Posted: October 27th, 2022
Safety and Effectiveness of Complementary and Alternative Medicine
Complementary and Alternative medicine (CAM) refers to health practices or medicine that is not scientifically approved or used by physicians to treat cancer, hypertension, or diabetes. However, it is often thought to be not based on the principles of mainstream medicine. The main difference between mainstream medicine and CAM is the strength of the evidence supporting best practices (Tabish et al., 2018). Moreover, there is a contrast that exists between alternative and complementary medicine. Complementary medicine is mostly recommended by scientists and physicians to be used together with standard medical treatments. For instance, acupuncture is used to minimize the harmful effects of cancer. On the other hand, alternative medicine is adopted as an option or replaces standard medical treatments. For example, a cancer specialist prescribes a special diet to a cancer patient rather than standard medical treatments.
To understand the safety and effectiveness of CAM, it is essential to be familiar with the categories of CAM. Basically, CAM is classified into mind-body medicines, energy-based medicine, biologically based practices, whole medical systems, manipulative and body-based practices (Tabish et al., 2018). Mind-body medicine is described to be a belief that the mind can affect the body. It includes meditation, biofeedback, and hypnosis. Biologically based practices refer to the things found in nature. It comprises herbs, vitamins, food, and a special diet. Moreover, manipulative and body-based techniques are considered useful or work with more than one part of the body. It includes reflexology, massage, and chiropractic care. Furthermore, energy medicine refers to the belief that the body possesses energy fields for wellness and healing. It includes Tai chi, Reiki, and therapeutic touch.
Indeed, there are some CAM’s that might cause harm and side effects to the body. Nonetheless, there is limited research on the various CAM therapies for treating cancer and other chronic diseases. Despite this research, no medical or scientific evidence shows it can be used to cure or treat cancer (Qureshi et al., 2019). Moreover, companies and therapists that promote CAM’s often depend on the reports of individual experiences who describe that therapy has helped them.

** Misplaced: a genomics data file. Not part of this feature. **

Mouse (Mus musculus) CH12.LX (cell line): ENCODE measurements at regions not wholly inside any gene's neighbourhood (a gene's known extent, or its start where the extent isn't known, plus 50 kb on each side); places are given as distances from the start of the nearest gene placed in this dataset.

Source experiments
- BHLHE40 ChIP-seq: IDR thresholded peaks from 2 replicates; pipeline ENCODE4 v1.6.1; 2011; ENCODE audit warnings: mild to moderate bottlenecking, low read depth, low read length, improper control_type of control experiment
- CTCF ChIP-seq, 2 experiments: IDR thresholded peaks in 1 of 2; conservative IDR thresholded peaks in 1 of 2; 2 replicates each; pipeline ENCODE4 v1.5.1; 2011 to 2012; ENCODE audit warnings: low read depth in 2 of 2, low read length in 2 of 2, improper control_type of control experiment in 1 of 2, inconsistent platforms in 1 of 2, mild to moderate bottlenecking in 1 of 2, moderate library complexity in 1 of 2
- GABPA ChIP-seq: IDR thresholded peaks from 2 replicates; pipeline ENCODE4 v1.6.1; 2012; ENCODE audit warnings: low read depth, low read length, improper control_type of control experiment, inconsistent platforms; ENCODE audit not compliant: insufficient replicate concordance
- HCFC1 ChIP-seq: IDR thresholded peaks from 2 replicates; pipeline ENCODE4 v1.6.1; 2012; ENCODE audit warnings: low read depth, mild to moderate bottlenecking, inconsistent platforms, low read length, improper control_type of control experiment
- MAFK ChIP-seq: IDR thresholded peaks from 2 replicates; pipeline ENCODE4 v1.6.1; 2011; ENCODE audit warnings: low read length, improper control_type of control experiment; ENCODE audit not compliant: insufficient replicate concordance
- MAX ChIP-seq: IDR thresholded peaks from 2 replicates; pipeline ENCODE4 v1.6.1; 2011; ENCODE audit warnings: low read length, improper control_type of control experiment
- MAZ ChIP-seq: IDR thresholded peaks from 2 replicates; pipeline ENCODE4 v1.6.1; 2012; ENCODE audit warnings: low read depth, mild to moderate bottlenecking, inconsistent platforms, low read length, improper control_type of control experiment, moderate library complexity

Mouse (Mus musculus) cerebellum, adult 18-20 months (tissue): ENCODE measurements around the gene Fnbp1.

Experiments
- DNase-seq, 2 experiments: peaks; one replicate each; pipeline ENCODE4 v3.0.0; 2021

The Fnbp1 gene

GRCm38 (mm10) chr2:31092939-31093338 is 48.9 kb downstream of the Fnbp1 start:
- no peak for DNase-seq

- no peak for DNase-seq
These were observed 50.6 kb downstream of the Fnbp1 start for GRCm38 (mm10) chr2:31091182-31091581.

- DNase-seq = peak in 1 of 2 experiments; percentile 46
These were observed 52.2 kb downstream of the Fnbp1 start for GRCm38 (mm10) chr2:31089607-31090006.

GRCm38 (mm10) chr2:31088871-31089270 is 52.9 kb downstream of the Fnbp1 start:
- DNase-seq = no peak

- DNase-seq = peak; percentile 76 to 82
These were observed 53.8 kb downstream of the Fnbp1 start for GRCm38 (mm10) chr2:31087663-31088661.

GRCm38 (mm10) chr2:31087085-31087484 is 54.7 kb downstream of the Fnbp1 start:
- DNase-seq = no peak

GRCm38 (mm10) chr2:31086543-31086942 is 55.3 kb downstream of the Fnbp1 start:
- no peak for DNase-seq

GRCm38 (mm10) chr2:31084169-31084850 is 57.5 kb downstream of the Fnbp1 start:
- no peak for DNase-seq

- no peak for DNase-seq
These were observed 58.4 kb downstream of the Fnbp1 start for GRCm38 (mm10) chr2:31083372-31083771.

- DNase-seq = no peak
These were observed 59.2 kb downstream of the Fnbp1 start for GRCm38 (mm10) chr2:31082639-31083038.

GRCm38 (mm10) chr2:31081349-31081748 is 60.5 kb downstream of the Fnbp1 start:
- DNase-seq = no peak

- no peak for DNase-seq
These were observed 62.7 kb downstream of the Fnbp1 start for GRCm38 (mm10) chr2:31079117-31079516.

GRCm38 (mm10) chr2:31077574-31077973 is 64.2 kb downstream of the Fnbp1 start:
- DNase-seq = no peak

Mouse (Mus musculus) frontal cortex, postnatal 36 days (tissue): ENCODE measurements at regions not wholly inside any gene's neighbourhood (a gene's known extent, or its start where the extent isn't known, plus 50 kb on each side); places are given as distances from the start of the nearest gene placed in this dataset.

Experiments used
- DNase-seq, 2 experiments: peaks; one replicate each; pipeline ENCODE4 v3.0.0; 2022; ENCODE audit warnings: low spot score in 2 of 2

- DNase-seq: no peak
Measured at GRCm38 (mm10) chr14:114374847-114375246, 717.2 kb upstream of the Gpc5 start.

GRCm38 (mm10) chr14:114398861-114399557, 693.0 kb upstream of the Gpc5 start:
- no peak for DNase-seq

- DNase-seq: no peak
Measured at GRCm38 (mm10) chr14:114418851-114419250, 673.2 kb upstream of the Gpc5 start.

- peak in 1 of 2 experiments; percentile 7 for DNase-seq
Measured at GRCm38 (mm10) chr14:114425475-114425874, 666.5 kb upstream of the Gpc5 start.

More specifically, new therapies derived from the CAM’s need to be compared with the proven and accepted standards of treatment so that their benefits can be known. The best or recommended way to do this is through conducting clinical trials. Unfortunately, some CAM therapies are promoted to make money (Qureshi r et al., 2019). People suffering from chronic diseases such as cancer, hypertension, and diabetes may end up paying massive amounts of money for something that has not been proven or adequately tested. Additionally, the ease of access to CAM’s medicine creates a false sense of security about their safety.
Scientists’ research shows that complementary therapies are effective and safe when used with standard cancer, diabetes, and hypertension treatment. Complementary and Alternative Medicine therapies help the patients suffering from cancer reduce the adverse effects of chemotherapy, radiation therapy, surgery, and other treatments. Alternative therapies have been promoted by scientists to be used as options for cancer treatment (Medagama et al., 2017). For instance, instead of chemotherapy, cancer patients have been advised to take herbs or supplements or avoiding specific foods. The types of CAM therapies known to be effective and improve wellbeing include nutrition, physical activity, acupuncture, mind and body practices.
Holistic medicine is a health care approach that focuses on the prevention, treatment, and diagnosis of illness of a whole person’s mind, spirit, and body. It considers mental, emotional, and mental wellbeing to play an essential role in overall health care (Medagama et al., 2017). On the other hand, allopathic medicine focuses on treating the disease and not the overall wellbeing of a person. The primary concern is that all patients should consider holistic medicine that takes care of their overall wellbeing or health.
Tabish, S. A. (2018). Complementary and alternative healthcare: is it evidence-based?. International journal of health sciences, 2(1), V.
Qureshi, N. A., & Al-Bedah, A. M. (2019). Mood disorders and complementary and alternative medicine: a literature review. Neuropsychiatric disease and treatment, 9, 639.
Medagama, A. B., & Bandara, R. (2017). The use of complementary and alternative medicines (CAMs) in the treatment of diabetes mellitus: is continued use safe and effective? Nutrition Journal, 13(1), 1-9.
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